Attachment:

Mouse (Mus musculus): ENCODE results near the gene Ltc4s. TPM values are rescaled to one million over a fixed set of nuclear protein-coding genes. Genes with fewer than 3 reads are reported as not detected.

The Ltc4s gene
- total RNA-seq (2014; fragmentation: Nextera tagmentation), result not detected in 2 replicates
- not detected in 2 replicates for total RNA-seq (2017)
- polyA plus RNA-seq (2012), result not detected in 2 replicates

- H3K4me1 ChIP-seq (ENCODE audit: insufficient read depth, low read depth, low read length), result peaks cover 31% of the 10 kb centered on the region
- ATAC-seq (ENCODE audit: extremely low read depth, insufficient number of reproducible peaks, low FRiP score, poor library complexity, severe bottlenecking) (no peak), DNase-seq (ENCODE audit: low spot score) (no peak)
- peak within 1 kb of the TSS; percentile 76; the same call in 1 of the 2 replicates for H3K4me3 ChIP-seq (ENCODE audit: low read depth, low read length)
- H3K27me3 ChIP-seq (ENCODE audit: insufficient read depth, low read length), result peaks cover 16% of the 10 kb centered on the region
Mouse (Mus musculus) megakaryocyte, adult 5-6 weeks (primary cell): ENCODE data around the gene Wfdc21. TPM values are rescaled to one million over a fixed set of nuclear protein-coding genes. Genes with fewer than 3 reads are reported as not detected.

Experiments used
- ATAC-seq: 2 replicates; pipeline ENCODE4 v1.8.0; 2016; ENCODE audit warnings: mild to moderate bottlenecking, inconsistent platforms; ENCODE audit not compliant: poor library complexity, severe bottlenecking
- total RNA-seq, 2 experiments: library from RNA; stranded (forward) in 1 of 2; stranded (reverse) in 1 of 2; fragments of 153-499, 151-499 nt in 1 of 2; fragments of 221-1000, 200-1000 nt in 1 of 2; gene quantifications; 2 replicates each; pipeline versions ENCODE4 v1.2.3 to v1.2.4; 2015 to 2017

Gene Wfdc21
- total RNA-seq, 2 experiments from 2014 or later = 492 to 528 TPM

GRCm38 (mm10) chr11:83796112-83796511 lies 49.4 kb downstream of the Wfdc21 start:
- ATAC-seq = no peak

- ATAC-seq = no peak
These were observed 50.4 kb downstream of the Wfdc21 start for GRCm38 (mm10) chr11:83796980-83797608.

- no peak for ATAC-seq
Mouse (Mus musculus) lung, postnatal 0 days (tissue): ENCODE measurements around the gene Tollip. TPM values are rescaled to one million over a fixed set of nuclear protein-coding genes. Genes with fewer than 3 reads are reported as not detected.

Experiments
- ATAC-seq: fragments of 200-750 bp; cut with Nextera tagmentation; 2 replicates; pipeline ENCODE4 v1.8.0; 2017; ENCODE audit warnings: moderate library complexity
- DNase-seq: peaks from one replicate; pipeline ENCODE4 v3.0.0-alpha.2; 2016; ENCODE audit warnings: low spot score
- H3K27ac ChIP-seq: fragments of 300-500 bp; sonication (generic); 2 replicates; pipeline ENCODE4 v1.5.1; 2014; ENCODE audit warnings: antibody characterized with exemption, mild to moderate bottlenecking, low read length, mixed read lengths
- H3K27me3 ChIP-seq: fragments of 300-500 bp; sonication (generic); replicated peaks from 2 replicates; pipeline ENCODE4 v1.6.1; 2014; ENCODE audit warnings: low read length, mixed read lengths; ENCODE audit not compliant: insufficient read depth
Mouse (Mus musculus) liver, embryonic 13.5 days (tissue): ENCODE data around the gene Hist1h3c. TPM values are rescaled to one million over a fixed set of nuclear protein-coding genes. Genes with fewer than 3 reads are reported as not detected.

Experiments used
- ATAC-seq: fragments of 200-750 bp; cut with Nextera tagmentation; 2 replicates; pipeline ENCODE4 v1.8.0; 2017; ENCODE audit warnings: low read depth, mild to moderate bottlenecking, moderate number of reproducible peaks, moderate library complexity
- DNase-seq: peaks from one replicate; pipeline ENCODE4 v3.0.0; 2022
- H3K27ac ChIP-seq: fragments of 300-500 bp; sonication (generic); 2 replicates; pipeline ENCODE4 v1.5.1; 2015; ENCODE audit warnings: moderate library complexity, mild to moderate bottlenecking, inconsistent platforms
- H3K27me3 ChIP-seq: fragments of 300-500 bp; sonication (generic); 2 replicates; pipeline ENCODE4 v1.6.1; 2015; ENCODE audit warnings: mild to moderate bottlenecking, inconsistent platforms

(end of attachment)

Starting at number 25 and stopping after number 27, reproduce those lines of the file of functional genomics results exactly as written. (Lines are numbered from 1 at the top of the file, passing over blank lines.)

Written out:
- H3K27ac ChIP-seq: fragments of 300-500 bp; sonication (generic); 2 replicates; pipeline ENCODE4 v1.5.1; 2014; ENCODE audit warnings: antibody characterized with exemption, mild to moderate bottlenecking, low read length, mixed read lengths
- H3K27me3 ChIP-seq: fragments of 300-500 bp; sonication (generic); replicated peaks from 2 replicates; pipeline ENCODE4 v1.6.1; 2014; ENCODE audit warnings: low read length, mixed read lengths; ENCODE audit not compliant: insufficient read depth
Mouse (Mus musculus) liver, embryonic 13.5 days (tissue): ENCODE data around the gene Hist1h3c. TPM values are rescaled to one million over a fixed set of nuclear protein-coding genes. Genes with fewer than 3 reads are reported as not detected.